Scrap the import duty on booksThey should be making books cheaper, not more expensive.
The government’s decision to charge 10 percent customs duty on imported books has finally begun to affect Nepalis negatively—something that was known when the tariff was first announced in the budget speech for the fiscal year 2019-20. The recent troubling announcement from Nepal Mandala, a book shop based in Pokhara, about how it cannot continue importing foreign books, led to emotive outbursts on social media from book lovers from all walks of society. But this is only the beginning. If the high customs duty continues to be applied, and more and more book shops give up, Nepal’s entire knowledge base and imagination will be local-based and stagnant.
While nationalistic and patriotic mindsets may somehow think that this will increase the production and variety of books produced domestically, in reality, this is highly unlikely. What is more likely to happen is the erosion of the diversity of thought, and the creation of a narrow-minded populace that has no exposure to the outside literary world. At a time when the government should be subsidising books to encourage reading, this move is highly regressive. The government must scrap the import duty immediately.
Much like every other idea that this current administration has decided to parrot, the idea of taxing book imports is unoriginal. Many regressive authorities both in Nepal and abroad have attempted to do so in the name of protecting domestic publishing. But most have backtracked on their decision due to how unpopular the moves were. For instance, then finance ministers Ram Sharan Mahat (fiscal year 1997-98) and Madhukar Rana (fiscal year 2005-06) attempted to put up a 10 percent and 5 percent duty respectively, only to bow down to popular pressure. Similarly, European countries attempted to charge high tariffs on ebooks to preserve printing businesses, but were forced to backtrack to a certain degree—greatly slashing previously announced duties.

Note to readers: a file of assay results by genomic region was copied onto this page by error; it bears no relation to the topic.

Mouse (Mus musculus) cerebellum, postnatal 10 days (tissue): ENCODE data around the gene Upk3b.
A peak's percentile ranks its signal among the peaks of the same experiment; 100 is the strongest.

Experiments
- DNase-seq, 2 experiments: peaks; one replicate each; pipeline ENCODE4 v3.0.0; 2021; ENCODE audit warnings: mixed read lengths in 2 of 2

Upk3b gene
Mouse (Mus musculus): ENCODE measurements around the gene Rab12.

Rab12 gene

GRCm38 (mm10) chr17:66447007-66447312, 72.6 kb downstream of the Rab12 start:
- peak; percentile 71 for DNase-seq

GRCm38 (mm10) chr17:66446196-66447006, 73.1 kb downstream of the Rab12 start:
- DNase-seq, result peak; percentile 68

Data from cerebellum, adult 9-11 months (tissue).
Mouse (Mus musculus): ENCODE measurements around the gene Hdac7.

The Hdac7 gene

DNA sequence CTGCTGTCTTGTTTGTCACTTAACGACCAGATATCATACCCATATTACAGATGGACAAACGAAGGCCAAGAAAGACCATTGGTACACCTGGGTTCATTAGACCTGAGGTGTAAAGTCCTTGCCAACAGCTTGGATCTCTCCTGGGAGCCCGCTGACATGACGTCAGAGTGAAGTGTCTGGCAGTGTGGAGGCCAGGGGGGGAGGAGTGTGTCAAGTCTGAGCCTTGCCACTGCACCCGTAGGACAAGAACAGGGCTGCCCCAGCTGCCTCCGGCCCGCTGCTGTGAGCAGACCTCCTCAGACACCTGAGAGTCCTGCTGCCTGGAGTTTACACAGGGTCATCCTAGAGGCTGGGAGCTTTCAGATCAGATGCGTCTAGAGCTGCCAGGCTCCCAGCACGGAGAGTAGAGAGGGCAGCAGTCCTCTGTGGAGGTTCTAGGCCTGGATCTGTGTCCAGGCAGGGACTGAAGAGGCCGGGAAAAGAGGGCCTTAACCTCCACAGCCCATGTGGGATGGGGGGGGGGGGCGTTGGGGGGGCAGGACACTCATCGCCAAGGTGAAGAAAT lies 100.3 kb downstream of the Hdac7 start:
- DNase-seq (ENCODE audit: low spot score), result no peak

India is the only one standing strong on its decision to implement 5 percent import duty beginning in 2019-20, and that is still half the rate proposed by Nepal. Moreover, while India’s decision may make sense for it from an economic standpoint, Nepal’s surely does not. India is a major market, with the world’s sixth-largest book market—second in terms of English language prints—expected to reach IRs739 billion in 2020. This encourages foreign publishers to set up domestic businesses in India itself. Then, with small tariffs on imports, it makes more sense for these international publishers to begin printing more books domestically.
In comparison, Nepal’s market is small. International publishers will not be swayed to open local branches here, less so if larger neighbouring markets have import tariffs of their own. And, forgetting the ethicality of piracy for a moment, most Nepalis cannot afford devices to read ebooks. To help Nepalis reach a larger, more diverse knowledge base, and to further increase the size of the book market in Nepal, what the government should be doing is subsidising books. A country that has promised all residents free education until the secondary level—legally binding as a right in the constitution—should not be attempting to stifle learning by putting up nonsensical barriers.
If the government’s true aim is to promote more local publishing, it should reduce the tariffs on raw materials—products such as paper and ink—to make domestic products competitive. But only by allowing a free flow of books can the government encourage a more learned populace. If Nepalis are deprived of foreign books, or are forced to consume less due to them being expensive, the country itself will stagnate. The communist government must remember that even its own ideology came from foreign books such as those of Marx.
What do you think?
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